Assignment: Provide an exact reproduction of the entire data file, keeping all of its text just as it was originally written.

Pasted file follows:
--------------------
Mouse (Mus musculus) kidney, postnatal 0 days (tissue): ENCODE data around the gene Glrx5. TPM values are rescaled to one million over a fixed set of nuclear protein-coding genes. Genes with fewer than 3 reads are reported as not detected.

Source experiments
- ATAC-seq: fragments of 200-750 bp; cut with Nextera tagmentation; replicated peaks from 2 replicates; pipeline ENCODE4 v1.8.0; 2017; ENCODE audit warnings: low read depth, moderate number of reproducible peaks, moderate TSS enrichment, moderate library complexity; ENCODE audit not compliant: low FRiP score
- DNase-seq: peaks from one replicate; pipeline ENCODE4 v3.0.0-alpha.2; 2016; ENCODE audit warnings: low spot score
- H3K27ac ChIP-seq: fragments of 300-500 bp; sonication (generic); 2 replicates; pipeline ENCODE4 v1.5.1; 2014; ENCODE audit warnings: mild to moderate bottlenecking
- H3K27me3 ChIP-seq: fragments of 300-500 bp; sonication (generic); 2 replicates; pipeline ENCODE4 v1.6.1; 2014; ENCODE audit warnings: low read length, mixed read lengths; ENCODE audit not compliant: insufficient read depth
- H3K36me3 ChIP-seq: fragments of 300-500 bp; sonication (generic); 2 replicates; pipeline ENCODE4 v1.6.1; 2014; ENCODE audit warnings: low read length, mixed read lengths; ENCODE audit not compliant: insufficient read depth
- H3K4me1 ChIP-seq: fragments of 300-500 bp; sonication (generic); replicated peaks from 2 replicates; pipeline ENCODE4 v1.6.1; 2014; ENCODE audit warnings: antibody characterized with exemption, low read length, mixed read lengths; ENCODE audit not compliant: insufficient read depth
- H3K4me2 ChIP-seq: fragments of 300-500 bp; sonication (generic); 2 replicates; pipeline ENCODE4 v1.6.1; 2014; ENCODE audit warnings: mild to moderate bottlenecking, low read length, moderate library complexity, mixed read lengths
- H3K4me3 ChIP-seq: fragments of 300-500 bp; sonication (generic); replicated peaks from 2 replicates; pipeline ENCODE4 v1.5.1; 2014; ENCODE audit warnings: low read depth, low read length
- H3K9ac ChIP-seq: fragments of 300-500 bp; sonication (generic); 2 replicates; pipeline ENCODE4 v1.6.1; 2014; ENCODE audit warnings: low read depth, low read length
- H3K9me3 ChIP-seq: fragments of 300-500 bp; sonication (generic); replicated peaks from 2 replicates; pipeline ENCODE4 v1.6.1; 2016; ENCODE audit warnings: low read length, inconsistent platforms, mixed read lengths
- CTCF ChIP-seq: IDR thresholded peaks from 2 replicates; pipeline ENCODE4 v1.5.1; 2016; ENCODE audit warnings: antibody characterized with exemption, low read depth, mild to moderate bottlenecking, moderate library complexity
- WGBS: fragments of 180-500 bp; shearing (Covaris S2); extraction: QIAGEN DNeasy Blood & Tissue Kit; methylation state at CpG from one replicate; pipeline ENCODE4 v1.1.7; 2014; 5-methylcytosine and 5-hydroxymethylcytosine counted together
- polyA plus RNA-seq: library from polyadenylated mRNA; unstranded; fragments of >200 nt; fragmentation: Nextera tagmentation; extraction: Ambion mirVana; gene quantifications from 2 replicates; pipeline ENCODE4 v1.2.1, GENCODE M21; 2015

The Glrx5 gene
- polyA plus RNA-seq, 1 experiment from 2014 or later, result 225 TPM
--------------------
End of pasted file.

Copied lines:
Mouse (Mus musculus) kidney, postnatal 0 days (tissue): ENCODE data around the gene Glrx5. TPM values are rescaled to one million over a fixed set of nuclear protein-coding genes. Genes with fewer than 3 reads are reported as not detected.

Source experiments
- ATAC-seq: fragments of 200-750 bp; cut with Nextera tagmentation; replicated peaks from 2 replicates; pipeline ENCODE4 v1.8.0; 2017; ENCODE audit warnings: low read depth, moderate number of reproducible peaks, moderate TSS enrichment, moderate library complexity; ENCODE audit not compliant: low FRiP score
- DNase-seq: peaks from one replicate; pipeline ENCODE4 v3.0.0-alpha.2; 2016; ENCODE audit warnings: low spot score
- H3K27ac ChIP-seq: fragments of 300-500 bp; sonication (generic); 2 replicates; pipeline ENCODE4 v1.5.1; 2014; ENCODE audit warnings: mild to moderate bottlenecking
- H3K27me3 ChIP-seq: fragments of 300-500 bp; sonication (generic); 2 replicates; pipeline ENCODE4 v1.6.1; 2014; ENCODE audit warnings: low read length, mixed read lengths; ENCODE audit not compliant: insufficient read depth
- H3K36me3 ChIP-seq: fragments of 300-500 bp; sonication (generic); 2 replicates; pipeline ENCODE4 v1.6.1; 2014; ENCODE audit warnings: low read length, mixed read lengths; ENCODE audit not compliant: insufficient read depth
- H3K4me1 ChIP-seq: fragments of 300-500 bp; sonication (generic); replicated peaks from 2 replicates; pipeline ENCODE4 v1.6.1; 2014; ENCODE audit warnings: antibody characterized with exemption, low read length, mixed read lengths; ENCODE audit not compliant: insufficient read depth
- H3K4me2 ChIP-seq: fragments of 300-500 bp; sonication (generic); 2 replicates; pipeline ENCODE4 v1.6.1; 2014; ENCODE audit warnings: mild to moderate bottlenecking, low read length, moderate library complexity, mixed read lengths
- H3K4me3 ChIP-seq: fragments of 300-500 bp; sonication (generic); replicated peaks from 2 replicates; pipeline ENCODE4 v1.5.1; 2014; ENCODE audit warnings: low read depth, low read length
- H3K9ac ChIP-seq: fragments of 300-500 bp; sonication (generic); 2 replicates; pipeline ENCODE4 v1.6.1; 2014; ENCODE audit warnings: low read depth, low read length
- H3K9me3 ChIP-seq: fragments of 300-500 bp; sonication (generic); replicated peaks from 2 replicates; pipeline ENCODE4 v1.6.1; 2016; ENCODE audit warnings: low read length, inconsistent platforms, mixed read lengths
- CTCF ChIP-seq: IDR thresholded peaks from 2 replicates; pipeline ENCODE4 v1.5.1; 2016; ENCODE audit warnings: antibody characterized with exemption, low read depth, mild to moderate bottlenecking, moderate library complexity
- WGBS: fragments of 180-500 bp; shearing (Covaris S2); extraction: QIAGEN DNeasy Blood & Tissue Kit; methylation state at CpG from one replicate; pipeline ENCODE4 v1.1.7; 2014; 5-methylcytosine and 5-hydroxymethylcytosine counted together
- polyA plus RNA-seq: library from polyadenylated mRNA; unstranded; fragments of >200 nt; fragmentation: Nextera tagmentation; extraction: Ambion mirVana; gene quantifications from 2 replicates; pipeline ENCODE4 v1.2.1, GENCODE M21; 2015

The Glrx5 gene
- polyA plus RNA-seq, 1 experiment from 2014 or later, result 225 TPM